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Bill Murray: I played Steve Bannon on SNL because 'who wouldn't' and 'they had a really good wig'

  • Murray opened the first "Saturday Night Live" episode of 2018 playing President Donald Trump's former top strategist.
  • Asked how it came about, Murray says, "My friend called me up and said, 'Would you like to be Steve Bannon?' I said, 'Who wouldn't?'"

Bill Murray said Friday he decided to play former White House chief strategist Steve Bannon on "Saturday Night Live" at the behest of a friend.

Plus, he joked, "They had a really good wig."

The comedian, actor and avid golfer got up early on the West Coast to join CNBC's "Squawk Box" from the AT&T Pebble Beach Pro-Am golf tournament.

Murray, an "SNL" cast member from 1977 to 1980, was asked how the Bannon impression came about. "My friend called me up and said, 'Would you like to be Steve Bannon.' I said, 'Who wouldn't.'"

"I said, 'Sure. OK. I'm going that way anyway.' And they had a really good wig," said Murray, who opened the first live "SNL" show of 2018 playing President Donald Trump's former advisor.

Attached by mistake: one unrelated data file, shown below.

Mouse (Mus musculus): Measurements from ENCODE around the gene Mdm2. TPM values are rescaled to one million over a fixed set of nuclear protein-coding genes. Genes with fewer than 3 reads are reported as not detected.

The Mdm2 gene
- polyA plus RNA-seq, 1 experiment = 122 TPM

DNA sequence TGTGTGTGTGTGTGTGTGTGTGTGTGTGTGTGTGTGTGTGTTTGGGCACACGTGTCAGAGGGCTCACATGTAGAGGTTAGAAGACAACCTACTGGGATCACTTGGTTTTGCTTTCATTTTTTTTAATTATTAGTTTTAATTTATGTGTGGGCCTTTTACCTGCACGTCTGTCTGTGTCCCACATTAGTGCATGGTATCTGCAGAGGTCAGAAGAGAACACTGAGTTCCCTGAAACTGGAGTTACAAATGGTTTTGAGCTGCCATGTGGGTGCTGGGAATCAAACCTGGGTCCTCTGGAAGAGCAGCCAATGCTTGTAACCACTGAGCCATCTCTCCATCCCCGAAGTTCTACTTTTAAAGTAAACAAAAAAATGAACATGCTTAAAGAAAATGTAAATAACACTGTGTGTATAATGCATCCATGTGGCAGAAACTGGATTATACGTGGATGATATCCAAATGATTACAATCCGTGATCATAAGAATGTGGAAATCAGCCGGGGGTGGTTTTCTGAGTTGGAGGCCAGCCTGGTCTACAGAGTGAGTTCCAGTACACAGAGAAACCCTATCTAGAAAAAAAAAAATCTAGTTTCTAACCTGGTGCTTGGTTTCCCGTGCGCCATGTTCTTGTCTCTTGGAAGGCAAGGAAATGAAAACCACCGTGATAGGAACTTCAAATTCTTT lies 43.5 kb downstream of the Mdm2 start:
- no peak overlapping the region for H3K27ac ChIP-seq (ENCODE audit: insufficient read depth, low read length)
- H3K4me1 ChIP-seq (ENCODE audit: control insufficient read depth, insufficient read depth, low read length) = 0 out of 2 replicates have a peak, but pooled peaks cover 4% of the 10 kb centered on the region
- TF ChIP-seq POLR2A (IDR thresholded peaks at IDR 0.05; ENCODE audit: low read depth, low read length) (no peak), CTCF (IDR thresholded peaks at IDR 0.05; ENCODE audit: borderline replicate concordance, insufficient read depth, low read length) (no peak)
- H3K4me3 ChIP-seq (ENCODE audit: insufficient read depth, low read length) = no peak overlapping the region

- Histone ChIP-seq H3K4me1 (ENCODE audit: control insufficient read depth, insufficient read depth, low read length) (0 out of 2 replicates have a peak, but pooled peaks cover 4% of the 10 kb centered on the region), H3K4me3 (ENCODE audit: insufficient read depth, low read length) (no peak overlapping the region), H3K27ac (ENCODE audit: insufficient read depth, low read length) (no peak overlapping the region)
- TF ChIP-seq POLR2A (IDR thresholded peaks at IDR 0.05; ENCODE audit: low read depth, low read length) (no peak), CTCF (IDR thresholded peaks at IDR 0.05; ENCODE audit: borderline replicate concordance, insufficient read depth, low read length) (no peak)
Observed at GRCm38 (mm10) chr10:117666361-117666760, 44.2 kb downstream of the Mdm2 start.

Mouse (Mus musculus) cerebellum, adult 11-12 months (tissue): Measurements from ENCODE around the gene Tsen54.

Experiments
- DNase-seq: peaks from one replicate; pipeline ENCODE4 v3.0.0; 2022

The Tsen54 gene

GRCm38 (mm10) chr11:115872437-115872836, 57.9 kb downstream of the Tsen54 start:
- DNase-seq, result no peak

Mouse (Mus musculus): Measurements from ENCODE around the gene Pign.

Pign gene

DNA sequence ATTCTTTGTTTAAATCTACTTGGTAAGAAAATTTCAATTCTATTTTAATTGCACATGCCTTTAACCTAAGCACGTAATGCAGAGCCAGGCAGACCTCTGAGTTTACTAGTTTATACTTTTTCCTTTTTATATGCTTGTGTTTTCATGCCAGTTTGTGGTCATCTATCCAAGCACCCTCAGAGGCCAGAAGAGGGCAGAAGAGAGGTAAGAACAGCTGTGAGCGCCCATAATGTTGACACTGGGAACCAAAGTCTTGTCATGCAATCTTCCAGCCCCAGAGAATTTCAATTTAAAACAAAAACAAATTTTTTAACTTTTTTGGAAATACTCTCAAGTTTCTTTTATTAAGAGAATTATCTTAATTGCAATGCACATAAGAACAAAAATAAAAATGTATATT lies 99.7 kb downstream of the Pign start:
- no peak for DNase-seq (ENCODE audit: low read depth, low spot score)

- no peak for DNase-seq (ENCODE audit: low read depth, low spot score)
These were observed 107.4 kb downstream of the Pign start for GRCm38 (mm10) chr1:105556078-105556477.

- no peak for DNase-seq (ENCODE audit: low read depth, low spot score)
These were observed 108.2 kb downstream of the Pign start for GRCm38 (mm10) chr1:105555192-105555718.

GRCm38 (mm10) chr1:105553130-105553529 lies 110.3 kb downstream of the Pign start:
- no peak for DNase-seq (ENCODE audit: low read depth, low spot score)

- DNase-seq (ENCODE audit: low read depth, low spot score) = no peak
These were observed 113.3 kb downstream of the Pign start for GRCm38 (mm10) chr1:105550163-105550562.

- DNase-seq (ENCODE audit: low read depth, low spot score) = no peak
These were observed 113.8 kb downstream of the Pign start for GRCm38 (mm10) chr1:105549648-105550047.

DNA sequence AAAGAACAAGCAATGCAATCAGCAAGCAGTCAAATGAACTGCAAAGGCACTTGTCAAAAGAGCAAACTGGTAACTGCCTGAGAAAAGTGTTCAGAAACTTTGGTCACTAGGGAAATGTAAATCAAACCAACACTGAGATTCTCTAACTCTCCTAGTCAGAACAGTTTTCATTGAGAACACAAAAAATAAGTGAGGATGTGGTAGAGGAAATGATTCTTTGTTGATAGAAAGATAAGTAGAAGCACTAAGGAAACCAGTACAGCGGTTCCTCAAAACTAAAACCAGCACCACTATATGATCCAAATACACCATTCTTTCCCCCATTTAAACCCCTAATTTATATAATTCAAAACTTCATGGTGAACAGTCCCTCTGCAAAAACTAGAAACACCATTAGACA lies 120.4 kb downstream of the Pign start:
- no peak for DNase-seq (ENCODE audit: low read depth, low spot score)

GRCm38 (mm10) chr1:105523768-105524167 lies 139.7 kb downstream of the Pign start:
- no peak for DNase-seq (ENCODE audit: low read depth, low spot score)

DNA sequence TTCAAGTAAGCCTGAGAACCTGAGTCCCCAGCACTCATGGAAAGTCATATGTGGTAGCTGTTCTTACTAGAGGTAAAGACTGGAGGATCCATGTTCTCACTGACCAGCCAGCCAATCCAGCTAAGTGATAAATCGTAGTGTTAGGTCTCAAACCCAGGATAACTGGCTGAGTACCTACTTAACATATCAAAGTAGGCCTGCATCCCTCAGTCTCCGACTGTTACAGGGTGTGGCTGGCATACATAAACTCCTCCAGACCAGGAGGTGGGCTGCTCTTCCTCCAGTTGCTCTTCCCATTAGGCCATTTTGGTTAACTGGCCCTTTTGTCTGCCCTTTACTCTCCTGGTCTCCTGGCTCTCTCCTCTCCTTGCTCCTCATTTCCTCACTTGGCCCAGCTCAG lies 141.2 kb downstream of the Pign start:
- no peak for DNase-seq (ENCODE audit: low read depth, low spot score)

Bill Murray as Steve Bannon, Fred Armisen as Michael Wolff during 'Morning Joe Cold Open' in Studio 8H on Saturday, January 13, 2018.
Will Heath | NBC | Getty Images
Bill Murray as Steve Bannon, Fred Armisen as Michael Wolff during 'Morning Joe Cold Open' in Studio 8H on Saturday, January 13, 2018.

Instrumental down the stretch in Trump's victorious 2016 campaign, Bannon saw his rocky tenure as a White House strategist pushing a populist agenda come to an end after seven months.

Bannon, the twice former head of the conservative news organization Breitbart, has come under scrutiny recently because of his quotes in Michael Wolff's explosive book "Fire and Fury: Inside the Trump White House."

Robert Mueller, the special counsel appointed to investigate allegations of Russian ties to the Trump campaign, is likely to question Bannon next week.

On CNBC Friday, Murray also commented on the numerous women in Hollywood coming forward with allegations of sexual harassment and assault by powerful men in the industry.

"If people are monstrous, it eventually comes back," Murray said. "This is unusual. People are getting their justice rather quickly."

WATCH: Bill Murray talks politics, Hollywood and impersonating Steve Bannon

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